(Australian Associated Press)
The rollout of new body-worn video cameras is being talked up by Queensland’s top cop as a way to alleviate concerns about police brutality on the Gold Coast.
However, police will be able to choose whether or not to record interactions.
Commissioner Ian Stewart on Wednesday welcomed the government-funded rollout of 300 cameras to frontline officers on the Gold Coast, saying it would help “make policing safer”.
He said the ability to film interactions between officers and members of the public would help break down the current perception of excessive police brutality in the region.
But he warned it was a “two-way street”, as video evidence could also be used against anyone being violent towards officers.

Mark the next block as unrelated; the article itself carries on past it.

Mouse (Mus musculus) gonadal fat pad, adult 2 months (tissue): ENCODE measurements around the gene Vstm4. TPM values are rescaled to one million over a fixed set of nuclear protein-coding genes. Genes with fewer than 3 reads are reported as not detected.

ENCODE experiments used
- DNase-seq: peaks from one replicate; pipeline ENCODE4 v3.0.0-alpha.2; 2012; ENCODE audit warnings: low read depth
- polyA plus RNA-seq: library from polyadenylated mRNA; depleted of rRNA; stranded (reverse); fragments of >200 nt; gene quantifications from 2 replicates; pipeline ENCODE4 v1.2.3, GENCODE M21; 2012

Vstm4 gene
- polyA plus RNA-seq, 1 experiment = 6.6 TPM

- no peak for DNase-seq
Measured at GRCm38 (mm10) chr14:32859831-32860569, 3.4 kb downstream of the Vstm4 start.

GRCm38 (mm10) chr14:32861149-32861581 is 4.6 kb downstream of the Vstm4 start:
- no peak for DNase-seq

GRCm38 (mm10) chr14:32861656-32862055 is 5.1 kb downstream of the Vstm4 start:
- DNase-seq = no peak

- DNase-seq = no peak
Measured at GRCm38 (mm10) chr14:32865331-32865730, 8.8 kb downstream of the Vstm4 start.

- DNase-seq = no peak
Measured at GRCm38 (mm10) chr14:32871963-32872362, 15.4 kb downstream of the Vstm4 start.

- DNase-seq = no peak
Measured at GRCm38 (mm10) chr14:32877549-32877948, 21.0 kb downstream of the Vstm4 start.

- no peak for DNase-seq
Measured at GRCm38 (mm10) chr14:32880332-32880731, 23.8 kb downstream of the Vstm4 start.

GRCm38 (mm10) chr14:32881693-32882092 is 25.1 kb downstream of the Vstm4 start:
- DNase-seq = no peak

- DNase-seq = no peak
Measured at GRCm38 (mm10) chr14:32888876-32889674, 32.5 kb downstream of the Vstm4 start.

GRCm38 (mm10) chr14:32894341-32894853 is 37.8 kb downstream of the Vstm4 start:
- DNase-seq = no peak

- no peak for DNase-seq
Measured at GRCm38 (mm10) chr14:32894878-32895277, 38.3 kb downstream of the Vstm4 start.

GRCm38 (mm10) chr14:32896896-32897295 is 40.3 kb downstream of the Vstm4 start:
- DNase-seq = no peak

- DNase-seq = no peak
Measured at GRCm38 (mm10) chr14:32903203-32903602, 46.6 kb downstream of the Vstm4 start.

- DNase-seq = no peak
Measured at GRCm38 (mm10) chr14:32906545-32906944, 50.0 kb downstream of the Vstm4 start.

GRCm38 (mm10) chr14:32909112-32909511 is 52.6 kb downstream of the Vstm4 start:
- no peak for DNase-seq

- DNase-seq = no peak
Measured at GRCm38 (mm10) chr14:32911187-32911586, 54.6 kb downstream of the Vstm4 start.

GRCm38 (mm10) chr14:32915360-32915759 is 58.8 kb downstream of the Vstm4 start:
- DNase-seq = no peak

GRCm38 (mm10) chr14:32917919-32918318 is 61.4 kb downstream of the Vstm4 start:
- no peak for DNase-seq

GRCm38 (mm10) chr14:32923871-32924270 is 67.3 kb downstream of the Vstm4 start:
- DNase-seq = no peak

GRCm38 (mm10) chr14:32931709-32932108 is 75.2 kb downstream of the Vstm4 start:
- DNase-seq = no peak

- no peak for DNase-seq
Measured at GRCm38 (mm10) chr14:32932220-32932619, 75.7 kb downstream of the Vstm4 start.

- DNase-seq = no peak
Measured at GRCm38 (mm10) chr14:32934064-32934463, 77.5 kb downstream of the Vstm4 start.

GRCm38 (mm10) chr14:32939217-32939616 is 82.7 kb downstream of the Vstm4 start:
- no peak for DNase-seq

“We need the community to understand now that most of their interactions they will have with their police officers will be recorded – so I’d ask them to think about that and their demeanour towards the police at the same time,” he said.
“People won’t necessarily want to go court and fight something when there is video evidence of very unsavoury behaviour.”
Gold Coast police have come under fire in the past few months following a spate of excessive force allegations, a number of which are under investigation by Ethical Standards Command.
In September the state government announced a new review into claims of police brutality and sent a senior ethical standards investigator to oversee operations in the region, while an investigation into police culture on the Gold Coast is also underway.
Mr Stewart said police would be allowed to decide which interactions they filmed, but that this would be reviewed.
“I still want to stress (there are) a million and a half interactions and less than a couple of hundred complaints each year here on the Gold Coast,” he said.
More cameras will be rolled out across the state in coming months.